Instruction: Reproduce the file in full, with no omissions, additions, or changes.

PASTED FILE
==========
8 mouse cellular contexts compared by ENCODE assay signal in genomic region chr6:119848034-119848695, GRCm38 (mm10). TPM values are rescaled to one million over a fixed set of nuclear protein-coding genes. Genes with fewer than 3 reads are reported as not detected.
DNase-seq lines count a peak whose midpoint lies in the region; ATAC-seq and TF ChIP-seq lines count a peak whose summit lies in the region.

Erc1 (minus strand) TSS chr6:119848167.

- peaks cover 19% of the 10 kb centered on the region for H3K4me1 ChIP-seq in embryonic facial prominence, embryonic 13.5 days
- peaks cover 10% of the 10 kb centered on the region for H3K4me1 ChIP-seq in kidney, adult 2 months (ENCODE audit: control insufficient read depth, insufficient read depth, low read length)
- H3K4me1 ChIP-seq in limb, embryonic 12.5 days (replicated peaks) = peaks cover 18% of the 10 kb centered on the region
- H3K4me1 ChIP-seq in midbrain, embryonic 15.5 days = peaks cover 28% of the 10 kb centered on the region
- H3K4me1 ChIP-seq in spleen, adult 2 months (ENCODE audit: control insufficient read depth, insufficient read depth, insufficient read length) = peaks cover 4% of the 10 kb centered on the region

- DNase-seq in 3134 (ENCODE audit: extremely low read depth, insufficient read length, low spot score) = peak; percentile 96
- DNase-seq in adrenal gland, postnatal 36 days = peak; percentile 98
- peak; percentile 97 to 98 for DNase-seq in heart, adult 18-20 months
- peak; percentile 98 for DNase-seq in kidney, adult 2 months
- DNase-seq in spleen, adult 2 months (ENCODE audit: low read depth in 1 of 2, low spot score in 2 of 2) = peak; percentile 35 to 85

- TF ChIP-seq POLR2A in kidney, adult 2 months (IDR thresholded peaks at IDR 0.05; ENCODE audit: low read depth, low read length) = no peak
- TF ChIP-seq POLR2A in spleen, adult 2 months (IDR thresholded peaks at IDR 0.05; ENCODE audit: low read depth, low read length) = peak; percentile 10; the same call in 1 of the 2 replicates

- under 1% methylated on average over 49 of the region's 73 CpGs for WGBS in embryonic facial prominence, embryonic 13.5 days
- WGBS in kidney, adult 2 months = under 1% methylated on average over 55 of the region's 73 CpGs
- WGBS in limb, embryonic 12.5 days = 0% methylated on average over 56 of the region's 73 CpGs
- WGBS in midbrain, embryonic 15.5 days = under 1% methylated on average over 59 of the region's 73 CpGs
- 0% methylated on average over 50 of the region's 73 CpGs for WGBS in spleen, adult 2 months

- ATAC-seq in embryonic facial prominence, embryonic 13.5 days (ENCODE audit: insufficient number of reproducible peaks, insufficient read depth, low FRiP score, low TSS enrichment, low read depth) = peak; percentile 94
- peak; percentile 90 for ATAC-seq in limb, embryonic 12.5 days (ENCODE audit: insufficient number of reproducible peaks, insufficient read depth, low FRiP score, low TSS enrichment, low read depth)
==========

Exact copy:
8 mouse cellular contexts compared by ENCODE assay signal in genomic region chr6:119848034-119848695, GRCm38 (mm10). TPM values are rescaled to one million over a fixed set of nuclear protein-coding genes. Genes with fewer than 3 reads are reported as not detected.
DNase-seq lines count a peak whose midpoint lies in the region; ATAC-seq and TF ChIP-seq lines count a peak whose summit lies in the region.

Erc1 (minus strand) TSS chr6:119848167.

- peaks cover 19% of the 10 kb centered on the region for H3K4me1 ChIP-seq in embryonic facial prominence, embryonic 13.5 days
- peaks cover 10% of the 10 kb centered on the region for H3K4me1 ChIP-seq in kidney, adult 2 months (ENCODE audit: control insufficient read depth, insufficient read depth, low read length)
- H3K4me1 ChIP-seq in limb, embryonic 12.5 days (replicated peaks) = peaks cover 18% of the 10 kb centered on the region
- H3K4me1 ChIP-seq in midbrain, embryonic 15.5 days = peaks cover 28% of the 10 kb centered on the region
- H3K4me1 ChIP-seq in spleen, adult 2 months (ENCODE audit: control insufficient read depth, insufficient read depth, insufficient read length) = peaks cover 4% of the 10 kb centered on the region

- DNase-seq in 3134 (ENCODE audit: extremely low read depth, insufficient read length, low spot score) = peak; percentile 96
- DNase-seq in adrenal gland, postnatal 36 days = peak; percentile 98
- peak; percentile 97 to 98 for DNase-seq in heart, adult 18-20 months
- peak; percentile 98 for DNase-seq in kidney, adult 2 months
- DNase-seq in spleen, adult 2 months (ENCODE audit: low read depth in 1 of 2, low spot score in 2 of 2) = peak; percentile 35 to 85

- TF ChIP-seq POLR2A in kidney, adult 2 months (IDR thresholded peaks at IDR 0.05; ENCODE audit: low read depth, low read length) = no peak
- TF ChIP-seq POLR2A in spleen, adult 2 months (IDR thresholded peaks at IDR 0.05; ENCODE audit: low read depth, low read length) = peak; percentile 10; the same call in 1 of the 2 replicates

- under 1% methylated on average over 49 of the region's 73 CpGs for WGBS in embryonic facial prominence, embryonic 13.5 days
- WGBS in kidney, adult 2 months = under 1% methylated on average over 55 of the region's 73 CpGs
- WGBS in limb, embryonic 12.5 days = 0% methylated on average over 56 of the region's 73 CpGs
- WGBS in midbrain, embryonic 15.5 days = under 1% methylated on average over 59 of the region's 73 CpGs
- 0% methylated on average over 50 of the region's 73 CpGs for WGBS in spleen, adult 2 months

- ATAC-seq in embryonic facial prominence, embryonic 13.5 days (ENCODE audit: insufficient number of reproducible peaks, insufficient read depth, low FRiP score, low TSS enrichment, low read depth) = peak; percentile 94
- peak; percentile 90 for ATAC-seq in limb, embryonic 12.5 days (ENCODE audit: insufficient number of reproducible peaks, insufficient read depth, low FRiP score, low TSS enrichment, low read depth)